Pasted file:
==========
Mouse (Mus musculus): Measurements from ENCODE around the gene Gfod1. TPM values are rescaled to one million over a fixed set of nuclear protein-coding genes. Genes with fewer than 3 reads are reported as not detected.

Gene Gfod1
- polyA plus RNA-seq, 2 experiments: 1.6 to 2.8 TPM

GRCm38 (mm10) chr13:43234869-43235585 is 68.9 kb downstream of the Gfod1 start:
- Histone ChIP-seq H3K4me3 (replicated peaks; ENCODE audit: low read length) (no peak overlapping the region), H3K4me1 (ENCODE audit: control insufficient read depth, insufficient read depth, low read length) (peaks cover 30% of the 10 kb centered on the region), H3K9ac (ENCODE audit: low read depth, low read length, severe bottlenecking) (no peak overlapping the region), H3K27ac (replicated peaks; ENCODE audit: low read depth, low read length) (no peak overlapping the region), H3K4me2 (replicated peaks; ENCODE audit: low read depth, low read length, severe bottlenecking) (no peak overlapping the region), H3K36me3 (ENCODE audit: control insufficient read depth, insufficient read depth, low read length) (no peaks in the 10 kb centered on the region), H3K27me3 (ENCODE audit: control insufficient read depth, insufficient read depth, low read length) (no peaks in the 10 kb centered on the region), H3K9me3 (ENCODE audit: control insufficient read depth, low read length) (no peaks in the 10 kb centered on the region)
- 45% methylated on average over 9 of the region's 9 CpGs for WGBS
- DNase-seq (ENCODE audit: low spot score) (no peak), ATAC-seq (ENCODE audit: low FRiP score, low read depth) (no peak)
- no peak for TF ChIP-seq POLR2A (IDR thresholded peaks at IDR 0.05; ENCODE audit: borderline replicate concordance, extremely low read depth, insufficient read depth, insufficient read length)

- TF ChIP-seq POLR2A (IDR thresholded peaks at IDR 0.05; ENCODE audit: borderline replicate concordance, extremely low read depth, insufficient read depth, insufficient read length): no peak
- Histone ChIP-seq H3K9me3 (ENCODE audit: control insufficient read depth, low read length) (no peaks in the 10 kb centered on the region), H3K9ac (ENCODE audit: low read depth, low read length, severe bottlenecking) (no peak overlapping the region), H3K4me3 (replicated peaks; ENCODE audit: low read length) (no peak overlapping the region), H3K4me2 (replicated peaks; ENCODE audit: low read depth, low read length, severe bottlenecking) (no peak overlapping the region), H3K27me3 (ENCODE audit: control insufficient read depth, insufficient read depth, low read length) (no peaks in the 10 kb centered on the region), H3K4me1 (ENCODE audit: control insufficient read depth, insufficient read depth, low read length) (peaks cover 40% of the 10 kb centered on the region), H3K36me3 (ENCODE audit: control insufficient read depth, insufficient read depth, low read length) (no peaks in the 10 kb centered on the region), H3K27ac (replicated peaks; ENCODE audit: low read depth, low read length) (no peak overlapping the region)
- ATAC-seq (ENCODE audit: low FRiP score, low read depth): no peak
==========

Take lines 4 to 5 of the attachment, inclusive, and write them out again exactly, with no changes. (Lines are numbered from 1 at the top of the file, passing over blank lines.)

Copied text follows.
GRCm38 (mm10) chr13:43234869-43235585 is 68.9 kb downstream of the Gfod1 start:
- Histone ChIP-seq H3K4me3 (replicated peaks; ENCODE audit: low read length) (no peak overlapping the region), H3K4me1 (ENCODE audit: control insufficient read depth, insufficient read depth, low read length) (peaks cover 30% of the 10 kb centered on the region), H3K9ac (ENCODE audit: low read depth, low read length, severe bottlenecking) (no peak overlapping the region), H3K27ac (replicated peaks; ENCODE audit: low read depth, low read length) (no peak overlapping the region), H3K4me2 (replicated peaks; ENCODE audit: low read depth, low read length, severe bottlenecking) (no peak overlapping the region), H3K36me3 (ENCODE audit: control insufficient read depth, insufficient read depth, low read length) (no peaks in the 10 kb centered on the region), H3K27me3 (ENCODE audit: control insufficient read depth, insufficient read depth, low read length) (no peaks in the 10 kb centered on the region), H3K9me3 (ENCODE audit: control insufficient read depth, low read length) (no peaks in the 10 kb centered on the region)